Why Unilever is getting its agencies to prove their worth
Earlier this year Unilever announced a review of its estimated $8bn global planning and buying account, so Marketing Week caught up with Luis Di Como, senior vice president of media, on how and why it’s implementing the process.
The brand is not in a pitch at this time, according to Di Como, but is instead asking all its existing agencies to come and present to the brand. He said: “We take a different approach in the industry. We are asking our incumbent agencies to come and demonstrate that they have the ability to continue working with us.”
Unilever will continue to work with an agency if it “believes it’s right” because although it “trusts” its agencies the brand needs to ensure it’s working with the best.
Di Como said: “This is a pioneering approach where we are not asking all of the agencies all over the world, just the agencies we work with. Giving them the opportunity to demonstrate that they are fit for purpose.”
In relation to fostering good client agency relationships going forward, he said the secret is partnership and transparency.
“We have strong partnerships based on transparency, trust and leadership capabilities. We are clear on the rules of the game and we try to get the best talent, and of course the best commercial agreements,” he added.
Why cars are sexy again
Some automakers particularly in Western markets are struggling for sales as young people living in big cities (think London, New York) eschew cars for their feet and public transport. Part of the problem, Nissan’s global marketing boss Roel de Vries told Marketing Week, was that cars for a while weren’t seen as at the forefront of technology.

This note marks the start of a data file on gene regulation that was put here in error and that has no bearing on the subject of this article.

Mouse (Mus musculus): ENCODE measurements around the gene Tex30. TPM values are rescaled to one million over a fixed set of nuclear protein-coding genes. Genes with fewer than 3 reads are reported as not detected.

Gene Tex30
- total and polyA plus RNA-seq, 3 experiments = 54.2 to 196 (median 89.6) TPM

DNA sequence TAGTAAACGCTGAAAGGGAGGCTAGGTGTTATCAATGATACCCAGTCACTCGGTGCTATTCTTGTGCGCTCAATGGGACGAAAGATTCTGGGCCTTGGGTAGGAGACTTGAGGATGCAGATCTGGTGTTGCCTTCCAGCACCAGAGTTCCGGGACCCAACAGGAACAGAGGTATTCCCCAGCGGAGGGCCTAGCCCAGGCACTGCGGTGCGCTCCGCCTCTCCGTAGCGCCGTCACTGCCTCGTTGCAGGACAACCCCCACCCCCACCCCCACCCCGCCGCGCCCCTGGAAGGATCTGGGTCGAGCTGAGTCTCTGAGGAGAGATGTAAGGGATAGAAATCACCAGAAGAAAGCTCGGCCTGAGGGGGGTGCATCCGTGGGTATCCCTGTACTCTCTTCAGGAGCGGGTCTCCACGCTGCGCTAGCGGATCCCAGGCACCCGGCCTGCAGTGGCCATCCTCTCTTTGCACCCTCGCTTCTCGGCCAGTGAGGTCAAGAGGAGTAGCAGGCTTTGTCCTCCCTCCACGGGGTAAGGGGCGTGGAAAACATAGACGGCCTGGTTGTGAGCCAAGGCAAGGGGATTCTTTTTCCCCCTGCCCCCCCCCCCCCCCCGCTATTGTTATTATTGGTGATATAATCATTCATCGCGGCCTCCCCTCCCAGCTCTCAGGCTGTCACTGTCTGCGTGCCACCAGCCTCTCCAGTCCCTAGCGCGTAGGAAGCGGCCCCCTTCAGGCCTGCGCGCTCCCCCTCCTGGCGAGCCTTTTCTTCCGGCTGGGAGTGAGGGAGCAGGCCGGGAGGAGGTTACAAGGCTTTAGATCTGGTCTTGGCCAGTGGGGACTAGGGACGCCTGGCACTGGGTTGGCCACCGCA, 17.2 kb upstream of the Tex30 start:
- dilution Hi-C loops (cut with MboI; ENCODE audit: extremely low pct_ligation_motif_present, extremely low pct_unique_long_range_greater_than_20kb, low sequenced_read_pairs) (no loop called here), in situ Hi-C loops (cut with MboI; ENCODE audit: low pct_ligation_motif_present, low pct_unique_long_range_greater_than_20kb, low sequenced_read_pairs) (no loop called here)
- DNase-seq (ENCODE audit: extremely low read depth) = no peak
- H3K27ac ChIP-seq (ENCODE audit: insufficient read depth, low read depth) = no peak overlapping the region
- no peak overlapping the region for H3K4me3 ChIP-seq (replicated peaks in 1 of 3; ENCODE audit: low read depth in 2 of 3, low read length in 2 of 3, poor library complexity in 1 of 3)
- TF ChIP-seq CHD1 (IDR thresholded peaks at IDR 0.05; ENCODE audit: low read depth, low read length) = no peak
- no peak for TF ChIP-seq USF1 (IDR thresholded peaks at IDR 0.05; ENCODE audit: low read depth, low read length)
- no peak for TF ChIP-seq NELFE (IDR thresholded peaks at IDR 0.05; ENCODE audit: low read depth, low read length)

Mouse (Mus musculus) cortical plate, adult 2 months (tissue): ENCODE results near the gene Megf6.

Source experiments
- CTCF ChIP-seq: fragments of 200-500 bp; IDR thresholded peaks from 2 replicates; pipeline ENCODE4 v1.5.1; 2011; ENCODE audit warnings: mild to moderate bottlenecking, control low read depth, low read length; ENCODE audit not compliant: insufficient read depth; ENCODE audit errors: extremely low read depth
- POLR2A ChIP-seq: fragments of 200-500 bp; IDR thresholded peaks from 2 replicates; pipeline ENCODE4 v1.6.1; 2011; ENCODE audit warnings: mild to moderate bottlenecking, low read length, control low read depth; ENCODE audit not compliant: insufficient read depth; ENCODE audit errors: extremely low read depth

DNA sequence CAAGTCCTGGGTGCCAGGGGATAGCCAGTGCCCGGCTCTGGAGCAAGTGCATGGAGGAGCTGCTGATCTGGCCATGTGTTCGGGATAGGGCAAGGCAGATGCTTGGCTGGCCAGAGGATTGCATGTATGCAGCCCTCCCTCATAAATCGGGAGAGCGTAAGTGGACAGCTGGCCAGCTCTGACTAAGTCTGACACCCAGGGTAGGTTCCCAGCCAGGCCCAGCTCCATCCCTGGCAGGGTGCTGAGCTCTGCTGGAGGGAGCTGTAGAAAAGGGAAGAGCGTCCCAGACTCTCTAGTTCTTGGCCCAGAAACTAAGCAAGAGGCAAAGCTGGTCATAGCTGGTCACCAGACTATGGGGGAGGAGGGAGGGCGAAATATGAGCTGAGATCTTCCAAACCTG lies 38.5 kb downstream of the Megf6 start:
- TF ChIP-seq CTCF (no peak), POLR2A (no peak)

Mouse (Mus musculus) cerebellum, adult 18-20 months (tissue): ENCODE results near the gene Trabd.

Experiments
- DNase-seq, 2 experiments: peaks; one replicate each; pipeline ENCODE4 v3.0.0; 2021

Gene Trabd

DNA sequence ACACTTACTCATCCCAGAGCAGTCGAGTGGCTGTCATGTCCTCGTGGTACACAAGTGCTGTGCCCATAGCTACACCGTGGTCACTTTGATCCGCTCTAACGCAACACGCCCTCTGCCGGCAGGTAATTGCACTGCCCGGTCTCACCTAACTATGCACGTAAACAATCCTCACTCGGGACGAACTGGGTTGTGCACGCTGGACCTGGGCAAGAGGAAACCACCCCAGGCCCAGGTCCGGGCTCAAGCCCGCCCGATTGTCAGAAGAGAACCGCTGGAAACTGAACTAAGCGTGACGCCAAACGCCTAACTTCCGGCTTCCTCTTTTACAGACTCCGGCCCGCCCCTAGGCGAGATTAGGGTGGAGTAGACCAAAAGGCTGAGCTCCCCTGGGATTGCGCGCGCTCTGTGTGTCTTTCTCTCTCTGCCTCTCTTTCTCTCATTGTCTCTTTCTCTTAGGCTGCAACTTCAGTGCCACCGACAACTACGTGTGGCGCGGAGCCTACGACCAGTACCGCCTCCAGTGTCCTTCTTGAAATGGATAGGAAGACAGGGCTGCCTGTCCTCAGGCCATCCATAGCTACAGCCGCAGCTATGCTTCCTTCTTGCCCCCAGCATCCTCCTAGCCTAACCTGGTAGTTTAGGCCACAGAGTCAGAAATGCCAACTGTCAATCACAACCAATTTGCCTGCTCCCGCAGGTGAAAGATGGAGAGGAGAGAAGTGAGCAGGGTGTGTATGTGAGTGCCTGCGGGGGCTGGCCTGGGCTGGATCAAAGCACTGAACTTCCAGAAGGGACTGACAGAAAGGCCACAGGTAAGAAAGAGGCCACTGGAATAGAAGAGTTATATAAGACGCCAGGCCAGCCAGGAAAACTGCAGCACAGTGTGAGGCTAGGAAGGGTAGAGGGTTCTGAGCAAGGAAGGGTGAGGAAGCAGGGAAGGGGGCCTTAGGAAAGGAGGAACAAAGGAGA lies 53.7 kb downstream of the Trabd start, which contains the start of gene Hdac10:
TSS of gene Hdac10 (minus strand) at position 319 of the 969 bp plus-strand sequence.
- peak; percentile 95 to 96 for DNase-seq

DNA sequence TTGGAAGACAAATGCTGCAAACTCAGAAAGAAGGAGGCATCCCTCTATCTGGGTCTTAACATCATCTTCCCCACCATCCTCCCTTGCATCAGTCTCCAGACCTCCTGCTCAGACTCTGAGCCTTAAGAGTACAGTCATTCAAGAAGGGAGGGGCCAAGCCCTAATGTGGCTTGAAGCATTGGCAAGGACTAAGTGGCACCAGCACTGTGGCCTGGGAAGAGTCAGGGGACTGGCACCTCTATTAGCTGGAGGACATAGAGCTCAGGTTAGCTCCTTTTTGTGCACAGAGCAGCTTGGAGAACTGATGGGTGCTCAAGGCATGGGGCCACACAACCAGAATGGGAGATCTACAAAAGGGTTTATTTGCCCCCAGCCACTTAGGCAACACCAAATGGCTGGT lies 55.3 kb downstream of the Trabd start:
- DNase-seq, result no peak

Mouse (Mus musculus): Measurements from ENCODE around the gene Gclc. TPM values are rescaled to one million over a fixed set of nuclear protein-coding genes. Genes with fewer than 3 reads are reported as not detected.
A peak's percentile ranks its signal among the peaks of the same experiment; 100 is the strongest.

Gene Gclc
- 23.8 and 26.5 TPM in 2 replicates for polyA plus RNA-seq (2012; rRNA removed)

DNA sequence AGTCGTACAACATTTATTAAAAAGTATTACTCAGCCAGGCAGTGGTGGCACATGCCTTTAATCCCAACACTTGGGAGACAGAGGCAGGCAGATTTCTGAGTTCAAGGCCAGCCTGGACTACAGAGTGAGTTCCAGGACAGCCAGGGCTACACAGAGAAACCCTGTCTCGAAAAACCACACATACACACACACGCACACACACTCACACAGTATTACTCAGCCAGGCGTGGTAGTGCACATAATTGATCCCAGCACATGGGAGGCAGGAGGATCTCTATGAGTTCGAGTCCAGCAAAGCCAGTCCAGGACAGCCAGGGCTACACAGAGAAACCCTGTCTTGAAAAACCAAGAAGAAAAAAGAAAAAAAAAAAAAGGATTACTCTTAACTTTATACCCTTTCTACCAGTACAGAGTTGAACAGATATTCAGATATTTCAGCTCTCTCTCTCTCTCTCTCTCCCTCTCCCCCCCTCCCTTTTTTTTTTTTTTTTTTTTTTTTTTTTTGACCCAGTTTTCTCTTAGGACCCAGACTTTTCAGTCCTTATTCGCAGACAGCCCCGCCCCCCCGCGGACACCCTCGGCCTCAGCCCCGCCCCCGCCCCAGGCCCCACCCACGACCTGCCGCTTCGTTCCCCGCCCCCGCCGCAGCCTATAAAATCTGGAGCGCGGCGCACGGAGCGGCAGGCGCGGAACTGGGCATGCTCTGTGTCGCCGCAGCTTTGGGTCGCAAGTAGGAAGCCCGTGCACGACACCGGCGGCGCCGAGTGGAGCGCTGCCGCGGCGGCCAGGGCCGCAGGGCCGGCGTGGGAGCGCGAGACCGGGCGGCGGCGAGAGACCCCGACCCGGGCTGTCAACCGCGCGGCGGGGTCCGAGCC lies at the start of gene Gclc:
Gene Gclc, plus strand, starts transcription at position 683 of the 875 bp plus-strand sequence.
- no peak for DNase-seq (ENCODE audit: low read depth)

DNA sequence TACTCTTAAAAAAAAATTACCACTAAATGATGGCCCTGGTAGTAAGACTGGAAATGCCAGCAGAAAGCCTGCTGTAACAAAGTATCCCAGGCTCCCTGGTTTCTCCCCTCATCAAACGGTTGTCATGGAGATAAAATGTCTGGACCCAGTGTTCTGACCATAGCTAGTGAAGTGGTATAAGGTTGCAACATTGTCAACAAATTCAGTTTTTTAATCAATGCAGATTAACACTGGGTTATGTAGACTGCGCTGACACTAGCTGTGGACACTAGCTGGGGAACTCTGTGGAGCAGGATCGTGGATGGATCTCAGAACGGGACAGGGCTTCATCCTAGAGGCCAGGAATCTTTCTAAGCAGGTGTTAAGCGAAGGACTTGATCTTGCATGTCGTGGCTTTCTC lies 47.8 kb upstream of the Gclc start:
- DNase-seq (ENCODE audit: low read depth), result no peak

Back in the 1980s and 1990s it was all about new technology such as ABS, airbags, more powerful engines. Then the interest turned to electronics, the internet of things.
“Cars became a bit less interesting to people. What is happening now is that cars are becoming part of the technology infrastructure. Cars are becoming interesting and sexy again.”
Roel de Vries, Nissan’s global CMO
He pointed to areas such as autonomous, driverless and electric cars which all show the innovation going on in the car market.
“Young people are very interested in things that are technologically advanced, changing the world, helping them live better. If we as car manufacturers are part of that, changing mobility, making cars fun again, making them clean and safe, taking away traffic jams, we will get back in the debate,” he added.
Ad tech king at Cannes, according to social media
Wondered what the biggest trends were at Cannes? Wonder no more. Location marketplace xAd has used social media to find out what got delegates talking at this year’s festival and the answer is…. ad tech.
Of all the tweets sent using the #CannesLions hashtag between 22 and 25 June, 2,055 mentioned ad tech. Ahead of storytelling on 1,205 and mobile advertising on 1,004. Overall the festival garnered almost half a million (438,683) Twitter mentions with the intersection between data, technology and creativity taking centre stage.
The results may not be that surprising. This year all the big parties were from ad tech guys, the Croisette was full of cabanas hosted by ad tech companies and all the yachts flew banners promoting the latest ad tech businesses.
Theo Theodorou, head of EMEA at xAd, says: “Ad tech firms have been growing their presence at Cannes Lions for the past few years and this year they are making a mark on the event like never before. New online ad firms offering everything from data-driven ad targeting to the latest in location-based mobile technology are becoming a larger part of the discussion.”